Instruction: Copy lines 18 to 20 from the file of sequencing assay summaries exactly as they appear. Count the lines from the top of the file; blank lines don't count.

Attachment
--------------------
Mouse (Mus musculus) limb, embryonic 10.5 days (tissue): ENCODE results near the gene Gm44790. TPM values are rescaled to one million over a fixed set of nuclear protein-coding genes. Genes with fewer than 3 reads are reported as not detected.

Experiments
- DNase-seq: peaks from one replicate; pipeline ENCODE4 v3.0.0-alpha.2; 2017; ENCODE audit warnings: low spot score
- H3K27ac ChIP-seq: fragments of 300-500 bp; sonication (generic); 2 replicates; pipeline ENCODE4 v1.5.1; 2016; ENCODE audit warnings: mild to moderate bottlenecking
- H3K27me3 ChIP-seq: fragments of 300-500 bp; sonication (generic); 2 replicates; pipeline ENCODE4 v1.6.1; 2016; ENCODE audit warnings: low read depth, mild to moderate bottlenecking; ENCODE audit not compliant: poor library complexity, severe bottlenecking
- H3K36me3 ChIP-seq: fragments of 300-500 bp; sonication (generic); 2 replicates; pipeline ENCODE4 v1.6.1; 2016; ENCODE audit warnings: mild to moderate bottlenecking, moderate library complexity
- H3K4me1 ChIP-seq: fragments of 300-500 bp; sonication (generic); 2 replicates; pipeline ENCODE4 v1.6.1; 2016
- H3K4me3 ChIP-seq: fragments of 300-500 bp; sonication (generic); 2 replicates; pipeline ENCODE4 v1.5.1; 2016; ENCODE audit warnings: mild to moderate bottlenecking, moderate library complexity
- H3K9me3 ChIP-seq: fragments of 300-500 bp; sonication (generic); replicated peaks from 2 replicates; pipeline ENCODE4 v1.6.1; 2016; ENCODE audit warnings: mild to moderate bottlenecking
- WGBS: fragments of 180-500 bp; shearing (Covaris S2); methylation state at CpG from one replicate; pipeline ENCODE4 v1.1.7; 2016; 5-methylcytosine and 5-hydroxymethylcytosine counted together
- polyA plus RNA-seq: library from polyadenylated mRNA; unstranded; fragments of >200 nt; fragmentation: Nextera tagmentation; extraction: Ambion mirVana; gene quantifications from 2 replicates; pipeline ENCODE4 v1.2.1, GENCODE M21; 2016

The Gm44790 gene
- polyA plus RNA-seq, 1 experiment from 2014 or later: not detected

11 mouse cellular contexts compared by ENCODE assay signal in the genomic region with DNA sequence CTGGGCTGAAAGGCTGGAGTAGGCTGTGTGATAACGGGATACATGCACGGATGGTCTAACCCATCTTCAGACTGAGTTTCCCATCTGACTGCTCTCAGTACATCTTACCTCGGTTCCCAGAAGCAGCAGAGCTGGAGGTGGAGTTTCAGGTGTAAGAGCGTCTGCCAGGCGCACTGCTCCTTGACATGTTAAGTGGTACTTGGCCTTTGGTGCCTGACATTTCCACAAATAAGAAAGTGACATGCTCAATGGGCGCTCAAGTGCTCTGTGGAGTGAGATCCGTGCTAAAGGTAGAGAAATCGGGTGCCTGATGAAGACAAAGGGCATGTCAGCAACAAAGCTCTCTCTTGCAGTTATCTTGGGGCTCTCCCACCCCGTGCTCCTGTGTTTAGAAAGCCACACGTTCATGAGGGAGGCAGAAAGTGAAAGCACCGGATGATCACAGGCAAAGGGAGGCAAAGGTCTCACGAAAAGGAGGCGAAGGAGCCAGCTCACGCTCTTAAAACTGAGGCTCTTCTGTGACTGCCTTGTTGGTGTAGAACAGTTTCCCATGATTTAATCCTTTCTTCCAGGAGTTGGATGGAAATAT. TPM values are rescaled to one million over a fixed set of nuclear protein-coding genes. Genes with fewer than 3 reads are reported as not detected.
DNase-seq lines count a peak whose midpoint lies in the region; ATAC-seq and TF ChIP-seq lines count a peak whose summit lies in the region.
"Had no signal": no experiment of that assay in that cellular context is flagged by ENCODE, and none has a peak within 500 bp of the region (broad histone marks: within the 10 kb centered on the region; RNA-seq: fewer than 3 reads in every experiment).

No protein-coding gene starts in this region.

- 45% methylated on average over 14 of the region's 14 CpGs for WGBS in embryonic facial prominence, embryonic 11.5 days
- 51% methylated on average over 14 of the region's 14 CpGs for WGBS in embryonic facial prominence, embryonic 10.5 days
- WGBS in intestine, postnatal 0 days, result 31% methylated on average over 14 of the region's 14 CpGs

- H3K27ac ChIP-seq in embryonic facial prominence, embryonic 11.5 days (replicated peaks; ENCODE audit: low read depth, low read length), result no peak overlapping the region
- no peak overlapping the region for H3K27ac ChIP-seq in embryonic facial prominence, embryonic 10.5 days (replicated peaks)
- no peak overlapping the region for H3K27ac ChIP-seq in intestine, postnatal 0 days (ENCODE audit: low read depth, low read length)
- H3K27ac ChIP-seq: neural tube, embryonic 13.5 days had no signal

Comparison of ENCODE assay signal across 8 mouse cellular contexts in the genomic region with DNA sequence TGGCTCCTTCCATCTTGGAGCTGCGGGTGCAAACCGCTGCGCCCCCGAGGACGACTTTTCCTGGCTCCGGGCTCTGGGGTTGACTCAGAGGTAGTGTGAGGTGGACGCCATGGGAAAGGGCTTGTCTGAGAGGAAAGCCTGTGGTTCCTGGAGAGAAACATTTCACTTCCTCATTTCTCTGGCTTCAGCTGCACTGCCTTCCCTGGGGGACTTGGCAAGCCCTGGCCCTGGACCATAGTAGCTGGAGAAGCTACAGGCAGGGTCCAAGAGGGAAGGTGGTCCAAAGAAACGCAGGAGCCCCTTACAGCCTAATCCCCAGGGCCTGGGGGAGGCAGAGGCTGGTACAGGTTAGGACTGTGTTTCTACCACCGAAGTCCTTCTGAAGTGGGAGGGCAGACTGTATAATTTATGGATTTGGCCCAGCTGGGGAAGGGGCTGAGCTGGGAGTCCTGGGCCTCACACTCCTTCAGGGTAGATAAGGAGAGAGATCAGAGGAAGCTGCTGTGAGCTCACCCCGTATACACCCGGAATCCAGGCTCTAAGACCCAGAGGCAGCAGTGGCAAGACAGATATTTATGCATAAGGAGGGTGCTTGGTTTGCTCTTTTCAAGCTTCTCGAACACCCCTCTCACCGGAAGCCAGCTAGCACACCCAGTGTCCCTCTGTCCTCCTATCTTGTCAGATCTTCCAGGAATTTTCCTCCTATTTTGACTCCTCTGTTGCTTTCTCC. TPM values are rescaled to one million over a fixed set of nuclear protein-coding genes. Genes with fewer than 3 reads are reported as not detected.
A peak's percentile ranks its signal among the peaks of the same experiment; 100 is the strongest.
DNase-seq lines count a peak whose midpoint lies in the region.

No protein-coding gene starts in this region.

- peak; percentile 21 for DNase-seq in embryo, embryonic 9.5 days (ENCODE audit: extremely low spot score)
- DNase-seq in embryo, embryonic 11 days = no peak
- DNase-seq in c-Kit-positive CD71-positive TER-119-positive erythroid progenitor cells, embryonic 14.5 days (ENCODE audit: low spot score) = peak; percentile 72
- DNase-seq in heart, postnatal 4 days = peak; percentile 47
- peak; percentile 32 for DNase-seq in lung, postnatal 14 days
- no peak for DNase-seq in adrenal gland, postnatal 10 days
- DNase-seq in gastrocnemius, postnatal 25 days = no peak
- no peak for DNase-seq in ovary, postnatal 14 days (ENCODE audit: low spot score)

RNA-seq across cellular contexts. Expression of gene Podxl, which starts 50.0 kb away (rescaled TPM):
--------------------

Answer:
- 45% methylated on average over 14 of the region's 14 CpGs for WGBS in embryonic facial prominence, embryonic 11.5 days
- 51% methylated on average over 14 of the region's 14 CpGs for WGBS in embryonic facial prominence, embryonic 10.5 days
- WGBS in intestine, postnatal 0 days, result 31% methylated on average over 14 of the region's 14 CpGs